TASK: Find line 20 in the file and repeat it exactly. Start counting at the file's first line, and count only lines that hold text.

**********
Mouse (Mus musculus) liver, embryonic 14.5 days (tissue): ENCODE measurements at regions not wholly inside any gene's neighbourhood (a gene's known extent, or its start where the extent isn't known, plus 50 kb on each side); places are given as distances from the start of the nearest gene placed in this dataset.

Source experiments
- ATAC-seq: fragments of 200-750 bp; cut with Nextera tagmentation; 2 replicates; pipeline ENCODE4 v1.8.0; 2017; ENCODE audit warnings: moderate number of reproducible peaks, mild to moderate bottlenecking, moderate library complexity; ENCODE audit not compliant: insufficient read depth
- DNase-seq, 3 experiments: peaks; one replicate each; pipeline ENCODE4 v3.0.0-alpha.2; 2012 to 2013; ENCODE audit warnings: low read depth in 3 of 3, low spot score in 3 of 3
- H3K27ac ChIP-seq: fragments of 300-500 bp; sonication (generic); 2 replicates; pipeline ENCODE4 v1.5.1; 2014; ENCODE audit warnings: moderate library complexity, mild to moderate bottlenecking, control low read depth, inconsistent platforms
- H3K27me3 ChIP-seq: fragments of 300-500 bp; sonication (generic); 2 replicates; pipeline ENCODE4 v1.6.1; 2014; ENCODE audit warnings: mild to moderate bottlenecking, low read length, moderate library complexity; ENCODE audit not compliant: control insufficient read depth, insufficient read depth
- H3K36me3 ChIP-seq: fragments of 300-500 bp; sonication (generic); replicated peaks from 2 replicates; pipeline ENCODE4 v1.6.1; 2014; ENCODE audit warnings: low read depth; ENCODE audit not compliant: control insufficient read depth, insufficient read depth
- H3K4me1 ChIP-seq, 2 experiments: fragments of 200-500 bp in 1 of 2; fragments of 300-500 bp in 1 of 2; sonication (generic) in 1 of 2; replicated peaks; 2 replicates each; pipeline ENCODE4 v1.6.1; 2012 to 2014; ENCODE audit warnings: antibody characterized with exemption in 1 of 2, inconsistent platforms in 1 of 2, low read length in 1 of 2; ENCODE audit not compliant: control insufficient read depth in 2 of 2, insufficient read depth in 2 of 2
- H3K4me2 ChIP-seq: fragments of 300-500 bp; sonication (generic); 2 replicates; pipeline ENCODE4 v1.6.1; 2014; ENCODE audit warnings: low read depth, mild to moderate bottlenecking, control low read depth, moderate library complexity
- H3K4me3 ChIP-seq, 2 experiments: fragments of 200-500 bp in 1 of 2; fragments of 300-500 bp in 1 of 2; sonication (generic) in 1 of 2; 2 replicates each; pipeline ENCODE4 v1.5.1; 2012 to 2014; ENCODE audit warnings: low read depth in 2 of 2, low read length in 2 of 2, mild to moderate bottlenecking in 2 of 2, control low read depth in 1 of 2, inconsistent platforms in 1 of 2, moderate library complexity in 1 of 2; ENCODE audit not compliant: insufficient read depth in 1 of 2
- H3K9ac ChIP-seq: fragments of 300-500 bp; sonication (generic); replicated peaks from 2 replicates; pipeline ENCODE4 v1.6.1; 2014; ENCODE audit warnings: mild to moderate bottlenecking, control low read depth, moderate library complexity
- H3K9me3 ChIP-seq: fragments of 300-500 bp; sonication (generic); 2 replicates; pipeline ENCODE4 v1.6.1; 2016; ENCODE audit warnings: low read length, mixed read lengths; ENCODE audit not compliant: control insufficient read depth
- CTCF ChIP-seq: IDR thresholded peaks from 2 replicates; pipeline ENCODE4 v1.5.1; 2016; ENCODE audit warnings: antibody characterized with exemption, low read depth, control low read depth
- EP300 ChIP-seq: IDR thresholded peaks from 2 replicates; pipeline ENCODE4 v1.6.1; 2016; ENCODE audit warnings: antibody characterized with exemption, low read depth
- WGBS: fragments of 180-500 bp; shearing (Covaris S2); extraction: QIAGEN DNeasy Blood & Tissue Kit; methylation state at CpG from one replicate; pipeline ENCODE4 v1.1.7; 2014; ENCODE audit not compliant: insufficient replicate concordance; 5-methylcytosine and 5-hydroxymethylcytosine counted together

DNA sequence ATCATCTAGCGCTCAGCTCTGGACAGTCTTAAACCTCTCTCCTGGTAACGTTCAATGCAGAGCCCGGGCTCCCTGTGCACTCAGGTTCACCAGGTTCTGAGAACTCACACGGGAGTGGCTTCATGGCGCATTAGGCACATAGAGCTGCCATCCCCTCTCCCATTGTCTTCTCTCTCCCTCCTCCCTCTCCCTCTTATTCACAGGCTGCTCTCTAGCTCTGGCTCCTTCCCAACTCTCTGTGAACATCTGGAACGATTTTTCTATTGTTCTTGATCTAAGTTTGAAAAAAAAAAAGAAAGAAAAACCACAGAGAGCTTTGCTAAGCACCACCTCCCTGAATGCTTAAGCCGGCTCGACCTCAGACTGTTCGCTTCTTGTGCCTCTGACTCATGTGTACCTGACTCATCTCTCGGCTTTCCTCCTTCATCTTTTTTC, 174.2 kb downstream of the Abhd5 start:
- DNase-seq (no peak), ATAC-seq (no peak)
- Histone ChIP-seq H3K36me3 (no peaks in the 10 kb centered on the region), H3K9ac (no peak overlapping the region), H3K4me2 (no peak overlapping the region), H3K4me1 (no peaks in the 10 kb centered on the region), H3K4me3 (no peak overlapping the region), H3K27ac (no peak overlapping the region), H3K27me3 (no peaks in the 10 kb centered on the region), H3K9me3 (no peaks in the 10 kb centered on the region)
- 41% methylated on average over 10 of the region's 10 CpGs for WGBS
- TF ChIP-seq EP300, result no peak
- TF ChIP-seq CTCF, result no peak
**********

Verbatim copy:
- TF ChIP-seq EP300, result no peak